Smithsonian Gets First Coast Guard Aircraft, Sikorsky HH-52A Seaguard Helicopter

By  //  April 17, 2016

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National Air and Space Museum

The National Air and Space Museum's first Coast Guard helicopter, tail number 1426. (Airspacemag.com image)

The National Air and Space Museum’s first Coast Guard helicopter, tail number 1426. (Airspacemag.com image)

(AirSpaceMag.com) – With the U.S. Coast Guard celebrating its centennial of flight this year, it’s appropriate that the National Air and Space Museum welcomed its first Coast Guard aircraft to the collection.

The Sikorsky HH-52A Seaguard entered Coast Guard service in 1962 and retired in 1989.

Used primarily in rescue operations, the Museum’s Seaguard, serial number 1426, has a storied past. During its 12,619 flight hours, the helicopter made significant rescues, including its role in saving 22 sailors from a two-ship collision in the Gulf of Mexico in 1979.

When the tanker Burmah Agate collided with the freighter Mimosa, the tanker’s 300,000 barrels of oil produced a tremendous fire.

As Museum curator Roger Connor notes, “In three flights, pilots J.C. Cobb and Chris Kilgore, along with Petty Officer Thomas Wynn, rescued 22 survivors…. On the first flight, they rescued 10 from the Mimosa, in addition to the pair from the Burmah Agate. This load of 12 put the helicopter in a dangerous overload from which it barely recovered.”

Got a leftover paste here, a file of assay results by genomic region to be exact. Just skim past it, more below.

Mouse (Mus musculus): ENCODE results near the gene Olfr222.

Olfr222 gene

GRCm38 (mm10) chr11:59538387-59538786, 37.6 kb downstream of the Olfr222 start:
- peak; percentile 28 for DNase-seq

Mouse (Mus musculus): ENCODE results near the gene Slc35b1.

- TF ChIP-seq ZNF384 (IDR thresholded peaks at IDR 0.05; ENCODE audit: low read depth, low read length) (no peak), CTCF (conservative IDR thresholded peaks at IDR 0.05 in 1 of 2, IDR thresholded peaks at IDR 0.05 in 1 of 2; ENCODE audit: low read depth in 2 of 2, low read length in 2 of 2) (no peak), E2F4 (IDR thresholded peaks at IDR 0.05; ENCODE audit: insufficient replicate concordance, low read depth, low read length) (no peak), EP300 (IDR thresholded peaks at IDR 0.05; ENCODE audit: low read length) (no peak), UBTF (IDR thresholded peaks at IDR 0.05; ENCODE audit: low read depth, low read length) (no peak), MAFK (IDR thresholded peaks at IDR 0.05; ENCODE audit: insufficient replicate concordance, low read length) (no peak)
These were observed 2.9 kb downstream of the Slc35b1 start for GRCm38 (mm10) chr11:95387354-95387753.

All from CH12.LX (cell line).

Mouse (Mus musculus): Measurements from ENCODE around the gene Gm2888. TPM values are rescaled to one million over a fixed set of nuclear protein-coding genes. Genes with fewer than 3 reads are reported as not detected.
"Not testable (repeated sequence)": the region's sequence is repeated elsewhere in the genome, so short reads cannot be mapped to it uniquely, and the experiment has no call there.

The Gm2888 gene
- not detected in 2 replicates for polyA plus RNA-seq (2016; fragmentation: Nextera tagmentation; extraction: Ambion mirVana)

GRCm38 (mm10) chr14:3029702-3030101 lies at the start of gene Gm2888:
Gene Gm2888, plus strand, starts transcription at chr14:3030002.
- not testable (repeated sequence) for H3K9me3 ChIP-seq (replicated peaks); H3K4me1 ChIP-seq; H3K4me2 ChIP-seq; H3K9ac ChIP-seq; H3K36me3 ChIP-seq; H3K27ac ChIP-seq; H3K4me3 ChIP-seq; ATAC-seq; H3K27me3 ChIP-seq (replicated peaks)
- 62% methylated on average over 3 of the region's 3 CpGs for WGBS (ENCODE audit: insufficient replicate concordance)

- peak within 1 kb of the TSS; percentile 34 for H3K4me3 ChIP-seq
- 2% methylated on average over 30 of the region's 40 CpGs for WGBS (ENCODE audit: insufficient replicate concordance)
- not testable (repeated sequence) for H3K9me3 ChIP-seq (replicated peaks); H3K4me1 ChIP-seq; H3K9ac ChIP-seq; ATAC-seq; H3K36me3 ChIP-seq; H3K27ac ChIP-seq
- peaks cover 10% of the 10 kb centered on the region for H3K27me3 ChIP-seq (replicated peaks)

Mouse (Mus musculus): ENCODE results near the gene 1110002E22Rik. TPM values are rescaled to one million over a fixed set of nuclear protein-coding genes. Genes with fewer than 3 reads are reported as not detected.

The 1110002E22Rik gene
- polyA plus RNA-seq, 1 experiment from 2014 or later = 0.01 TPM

In 1988, as the Coast Guard was in the process of replacing its fleet of HH-52As, Lieutenant Thomas King was asked to find homes for almost 75 of them. The National Air and Space Museum seemed a natural location, but the Museum’s Mall building couldn’t squeeze one in.

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King retired the next year, joined the Coast Guard Aviation Association, and continued his work. Once the Museum’s Steven F. Udvar-Hazy Center opened in 2003, the Smithsonian was able to accept a Seaguard.

There was one catch: The aircraft had to be fully restored. In late 2014 the group acquired a helicopter—number 1426—from the North Valley Occupation Center, a vocational-technical school based in Van Nuys, California. In just little more than a year, a group of volunteers restored it, and now, at last, it’s on display at the Udvar-Hazy Center in Northern Virginia.

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